Torrance Police Department

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Torrance Police Department
Common name Torrance Police
Abbreviation TPD
Patch of the Torrance Police Department.png
Patch of the Torrance Police Department
Flag of Torrance, California.png
Flag of the City of Torrance
Agency overview
Employees 246
Legal personality Governmental: Government agency
Jurisdictional structure
Operations jurisdiction* City of Torrance in the state of California, U.S.
LA County Incorporated Areas Torrance highlighted.svg
jurisdiction of Torrance Police Department
Size 20.553 sq mi (53.233 km2)
Population 147,027
Legal jurisdiction Torrance, California
General nature
Operational structure
Headquarters 3300 Civic Center Drive Torrance, California 90503
Officers 240
Civilians 100
Agency executive Mark Matsuda, Chief of Police
Torrance Police Department Official Website
* Divisional agency: Division of the country, over which the agency has usual operational jurisdiction.

The Torrance Police Department is the police department serving Torrance, California.

The department employs 223 sworn officers and 124 civilians. The department is the largest law enforcement agency in South Bay, and is one of the largest police departments in Los Angeles County.

Since April 2014, the Chief of Police has been Mark Matsuda.


The Torrance Police Department has jurisdiction in the city limits of Torrance. Other sections with a "Torrance, CA" address are served by either the Los Angeles Police Department (the Harbor Gateway area east of Western Avenue) or the Los Angeles County Sheriff's Department in an unincorporated area adjacent to the Harbor Freeway with the ZIP code of 90502. Both areas are easily identified by their Los Angeles County-styled street signage. The department patrols an approximate one mile (1.6 km) area of Torrance Beach.

The department's patch shown at the right depicts the historic Pacific Electric Railroad Bridge which spans Torrance Boulevard at Bow Street. It was first used on January 1, 2000, and is only the third such change in the agency's history.[1]


  • Administrative Bureau; consisting of the Personnel, Research & Training and Records Divisions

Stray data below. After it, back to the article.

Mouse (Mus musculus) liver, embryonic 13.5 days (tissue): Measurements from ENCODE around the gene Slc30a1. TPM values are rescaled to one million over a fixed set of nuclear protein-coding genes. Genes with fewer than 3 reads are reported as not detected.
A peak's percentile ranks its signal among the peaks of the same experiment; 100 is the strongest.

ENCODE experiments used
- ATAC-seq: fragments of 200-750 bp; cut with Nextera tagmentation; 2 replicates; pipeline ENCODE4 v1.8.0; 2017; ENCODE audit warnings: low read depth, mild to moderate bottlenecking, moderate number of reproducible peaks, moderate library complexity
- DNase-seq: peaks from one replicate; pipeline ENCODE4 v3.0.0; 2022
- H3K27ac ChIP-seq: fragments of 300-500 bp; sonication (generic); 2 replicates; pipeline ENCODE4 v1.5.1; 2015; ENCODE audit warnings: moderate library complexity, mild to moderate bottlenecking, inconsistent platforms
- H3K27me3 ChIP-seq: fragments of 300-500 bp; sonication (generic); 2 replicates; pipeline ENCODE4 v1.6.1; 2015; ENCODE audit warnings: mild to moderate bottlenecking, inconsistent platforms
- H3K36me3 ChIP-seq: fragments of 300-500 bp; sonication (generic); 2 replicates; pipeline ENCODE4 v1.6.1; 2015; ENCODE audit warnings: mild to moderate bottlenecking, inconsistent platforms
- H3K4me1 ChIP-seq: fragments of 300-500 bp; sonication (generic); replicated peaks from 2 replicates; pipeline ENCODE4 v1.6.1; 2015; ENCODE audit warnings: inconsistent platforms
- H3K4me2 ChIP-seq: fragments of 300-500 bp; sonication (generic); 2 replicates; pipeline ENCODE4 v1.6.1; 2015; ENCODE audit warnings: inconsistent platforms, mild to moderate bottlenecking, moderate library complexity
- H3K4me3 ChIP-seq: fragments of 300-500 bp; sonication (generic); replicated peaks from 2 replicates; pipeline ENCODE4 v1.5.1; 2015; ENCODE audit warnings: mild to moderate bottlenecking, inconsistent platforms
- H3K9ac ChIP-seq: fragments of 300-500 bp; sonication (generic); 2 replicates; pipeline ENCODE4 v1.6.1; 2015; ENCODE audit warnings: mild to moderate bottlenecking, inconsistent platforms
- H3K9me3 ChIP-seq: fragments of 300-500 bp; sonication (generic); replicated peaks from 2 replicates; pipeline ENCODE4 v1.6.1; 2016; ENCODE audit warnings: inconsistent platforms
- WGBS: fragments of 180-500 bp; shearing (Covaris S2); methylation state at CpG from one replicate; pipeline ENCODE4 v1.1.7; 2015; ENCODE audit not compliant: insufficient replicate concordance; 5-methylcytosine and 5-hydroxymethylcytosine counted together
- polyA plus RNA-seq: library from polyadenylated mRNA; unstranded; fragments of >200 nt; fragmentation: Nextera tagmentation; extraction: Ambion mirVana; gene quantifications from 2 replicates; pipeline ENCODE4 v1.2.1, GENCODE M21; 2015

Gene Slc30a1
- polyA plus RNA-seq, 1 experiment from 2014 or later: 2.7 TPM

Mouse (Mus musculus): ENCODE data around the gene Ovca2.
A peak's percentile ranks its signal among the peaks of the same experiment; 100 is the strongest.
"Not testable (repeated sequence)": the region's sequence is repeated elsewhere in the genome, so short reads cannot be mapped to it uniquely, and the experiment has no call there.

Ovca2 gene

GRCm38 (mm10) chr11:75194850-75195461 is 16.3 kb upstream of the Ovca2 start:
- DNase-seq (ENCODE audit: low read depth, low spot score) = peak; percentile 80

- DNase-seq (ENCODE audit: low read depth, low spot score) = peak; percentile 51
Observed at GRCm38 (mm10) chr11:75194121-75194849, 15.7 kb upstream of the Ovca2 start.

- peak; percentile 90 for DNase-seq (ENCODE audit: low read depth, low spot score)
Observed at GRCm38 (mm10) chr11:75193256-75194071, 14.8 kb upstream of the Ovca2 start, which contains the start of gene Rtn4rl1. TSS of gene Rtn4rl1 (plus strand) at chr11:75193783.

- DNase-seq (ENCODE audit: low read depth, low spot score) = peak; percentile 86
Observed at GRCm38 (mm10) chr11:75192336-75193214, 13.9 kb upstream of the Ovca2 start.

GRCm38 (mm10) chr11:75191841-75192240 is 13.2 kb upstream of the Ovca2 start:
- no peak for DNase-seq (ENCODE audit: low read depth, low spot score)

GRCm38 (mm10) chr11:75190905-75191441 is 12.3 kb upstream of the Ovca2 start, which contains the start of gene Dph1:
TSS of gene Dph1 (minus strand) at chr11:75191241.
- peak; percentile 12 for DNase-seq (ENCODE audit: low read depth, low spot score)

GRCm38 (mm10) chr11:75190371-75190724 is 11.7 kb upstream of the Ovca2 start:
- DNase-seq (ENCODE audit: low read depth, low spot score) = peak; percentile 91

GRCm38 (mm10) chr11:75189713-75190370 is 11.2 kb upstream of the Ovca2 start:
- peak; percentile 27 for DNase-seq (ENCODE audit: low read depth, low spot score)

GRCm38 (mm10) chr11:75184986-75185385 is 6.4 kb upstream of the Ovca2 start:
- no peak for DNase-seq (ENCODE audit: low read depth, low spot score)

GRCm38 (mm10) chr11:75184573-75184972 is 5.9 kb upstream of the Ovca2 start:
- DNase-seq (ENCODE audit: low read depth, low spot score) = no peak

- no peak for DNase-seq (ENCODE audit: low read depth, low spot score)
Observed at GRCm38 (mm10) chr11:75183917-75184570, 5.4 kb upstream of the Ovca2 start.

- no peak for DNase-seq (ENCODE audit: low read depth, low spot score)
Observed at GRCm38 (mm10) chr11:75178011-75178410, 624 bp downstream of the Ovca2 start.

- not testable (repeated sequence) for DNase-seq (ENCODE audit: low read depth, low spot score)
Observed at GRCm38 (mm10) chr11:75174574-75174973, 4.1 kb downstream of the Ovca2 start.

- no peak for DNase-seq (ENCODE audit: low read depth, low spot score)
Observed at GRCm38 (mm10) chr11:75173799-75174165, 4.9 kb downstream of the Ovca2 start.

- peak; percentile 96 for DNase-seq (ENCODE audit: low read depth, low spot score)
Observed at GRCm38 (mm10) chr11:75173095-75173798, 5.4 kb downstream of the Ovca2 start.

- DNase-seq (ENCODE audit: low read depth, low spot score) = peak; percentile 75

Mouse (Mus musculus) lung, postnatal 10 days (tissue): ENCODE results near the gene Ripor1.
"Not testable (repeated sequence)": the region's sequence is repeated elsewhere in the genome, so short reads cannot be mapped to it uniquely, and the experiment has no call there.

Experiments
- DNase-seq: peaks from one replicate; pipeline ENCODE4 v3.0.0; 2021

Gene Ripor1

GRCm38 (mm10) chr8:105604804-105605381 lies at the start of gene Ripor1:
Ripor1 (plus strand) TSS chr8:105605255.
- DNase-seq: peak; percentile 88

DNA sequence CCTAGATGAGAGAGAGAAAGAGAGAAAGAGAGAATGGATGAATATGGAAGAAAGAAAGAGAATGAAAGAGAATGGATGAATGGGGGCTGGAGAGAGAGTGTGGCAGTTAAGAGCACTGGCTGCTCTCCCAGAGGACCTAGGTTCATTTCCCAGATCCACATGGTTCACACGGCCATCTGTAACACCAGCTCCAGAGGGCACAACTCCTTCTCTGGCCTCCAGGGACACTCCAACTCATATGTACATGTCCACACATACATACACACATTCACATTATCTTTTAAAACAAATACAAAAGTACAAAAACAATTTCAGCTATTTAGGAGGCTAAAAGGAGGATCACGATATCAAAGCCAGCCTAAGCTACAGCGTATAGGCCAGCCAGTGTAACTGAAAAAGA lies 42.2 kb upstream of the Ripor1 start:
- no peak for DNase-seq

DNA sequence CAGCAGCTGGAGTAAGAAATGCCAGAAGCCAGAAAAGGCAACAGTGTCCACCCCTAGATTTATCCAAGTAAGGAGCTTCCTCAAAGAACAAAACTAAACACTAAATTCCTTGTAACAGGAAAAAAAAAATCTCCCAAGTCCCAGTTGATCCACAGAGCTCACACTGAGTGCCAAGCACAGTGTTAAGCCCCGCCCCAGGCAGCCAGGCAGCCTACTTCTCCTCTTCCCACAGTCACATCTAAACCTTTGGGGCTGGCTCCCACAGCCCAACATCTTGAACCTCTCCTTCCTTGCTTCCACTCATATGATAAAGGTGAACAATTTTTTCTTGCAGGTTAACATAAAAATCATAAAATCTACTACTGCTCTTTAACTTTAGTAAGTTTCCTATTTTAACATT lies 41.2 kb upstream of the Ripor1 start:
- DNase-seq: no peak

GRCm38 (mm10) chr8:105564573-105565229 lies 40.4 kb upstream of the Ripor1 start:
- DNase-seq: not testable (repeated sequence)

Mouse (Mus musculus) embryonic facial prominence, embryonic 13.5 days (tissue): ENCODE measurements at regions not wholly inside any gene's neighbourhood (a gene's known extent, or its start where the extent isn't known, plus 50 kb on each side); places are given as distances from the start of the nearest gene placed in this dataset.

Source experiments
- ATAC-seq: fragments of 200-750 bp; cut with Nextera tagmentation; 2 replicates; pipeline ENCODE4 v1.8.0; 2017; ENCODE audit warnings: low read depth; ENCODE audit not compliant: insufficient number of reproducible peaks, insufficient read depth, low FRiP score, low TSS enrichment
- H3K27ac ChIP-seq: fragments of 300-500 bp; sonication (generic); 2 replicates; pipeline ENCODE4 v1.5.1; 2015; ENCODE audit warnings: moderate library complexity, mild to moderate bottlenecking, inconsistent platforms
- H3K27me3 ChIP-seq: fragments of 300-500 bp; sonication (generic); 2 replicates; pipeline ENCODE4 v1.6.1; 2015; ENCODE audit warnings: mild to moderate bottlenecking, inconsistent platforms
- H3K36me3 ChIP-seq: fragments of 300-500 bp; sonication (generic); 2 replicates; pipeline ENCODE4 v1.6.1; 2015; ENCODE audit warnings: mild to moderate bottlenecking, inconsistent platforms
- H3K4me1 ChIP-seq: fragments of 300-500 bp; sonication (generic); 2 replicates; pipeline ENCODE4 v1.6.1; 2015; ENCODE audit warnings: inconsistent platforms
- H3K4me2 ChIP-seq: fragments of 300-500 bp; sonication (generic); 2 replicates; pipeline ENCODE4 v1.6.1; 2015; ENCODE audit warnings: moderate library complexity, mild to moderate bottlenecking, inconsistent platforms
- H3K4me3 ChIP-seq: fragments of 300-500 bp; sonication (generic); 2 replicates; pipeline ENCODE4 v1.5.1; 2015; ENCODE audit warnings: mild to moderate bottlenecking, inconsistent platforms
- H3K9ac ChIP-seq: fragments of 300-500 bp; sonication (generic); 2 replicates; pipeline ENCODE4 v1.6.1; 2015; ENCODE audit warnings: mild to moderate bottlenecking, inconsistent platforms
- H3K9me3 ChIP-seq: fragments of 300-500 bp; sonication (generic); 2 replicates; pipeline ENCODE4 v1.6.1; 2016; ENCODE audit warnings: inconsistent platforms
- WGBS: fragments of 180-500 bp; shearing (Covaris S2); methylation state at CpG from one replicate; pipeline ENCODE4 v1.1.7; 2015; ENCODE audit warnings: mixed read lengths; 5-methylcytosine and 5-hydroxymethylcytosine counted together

• Support Services Bureau; consisting of the Communications and Services Divisions
  • Patrol Bureau; consisting of the Patrol and Community Affairs Divisions
  • Special Operations Bureau; consisting of the Special Investigations and Detective Divisions
  • Special Units include; Robbery/Homicide, Cold Case Homicide, SWAT, Crisis Negotiation Team (CNT), K-9, Motors, School Resource Officer (SRO), Community Lead Officer (CLO), etc...


During the massive multi-agency manhunt for Christopher Jordan Dorner, the prime suspect in the 2013 Southern California shootings two separate incidents in the early morning hours of February 7, 2013, police shot at people unrelated to Dorner. Dorner was not present at either incident.[2] Officers of the Torrance Police Department initiated the shooting in the second of these two cases.

Torrance police officers first rammed the truck with their car, then opened fire. The vehicle was being driven by David Perdue who was on his way to the beach for some early morning surfing before work. Police claim that Perdue's pickup truck "matched the description"[3] of the one belonging to Dorner. However, the Los Angeles Times reports that "the pickups were different makes and colors ... Perdue looks nothing like Dorner: He's several inches shorter and about a hundred pounds lighter ... Perdue is white; Dorner is black."[3]

Six months after the assault, the police paid Perdue $20,000 for the damage to his truck. The city has offered Perdue a half million dollars to settle the case, but he insists on almost four million dollars. As of August 2013, the city has not allowed outside investigators to see the truck.[4]

In contrast, the Los Angeles Police Department paid $4.2 million for the damages caused by their attack on the two women within a month without going to court.[4]

Fallen officers[edit]

Since the establishment of the Torrance Police Department, four officers have died while on duty.[5]

See also[edit]


  1. ^ PDF file of the February 2000 edition of the Torrance Historian
  2. ^ Search for killings suspect leads to shootings in South Bay Orange County Register. February 7, 2013. Accessed February 11, 2013
  3. ^ a b Faturechi, Robert (2013-02-09). "Police seeking Dorner opened fire in a second case of mistaken identity". Los Angeles Times. Retrieved 2013-02-10. 
  4. ^ a b Torrance pays for truck of man mistakenly shot during Dorner hunt, by Joel Rubin,LA Times, 18 August 2013
  5. ^ The Officer Down Memorial Page

External links[edit]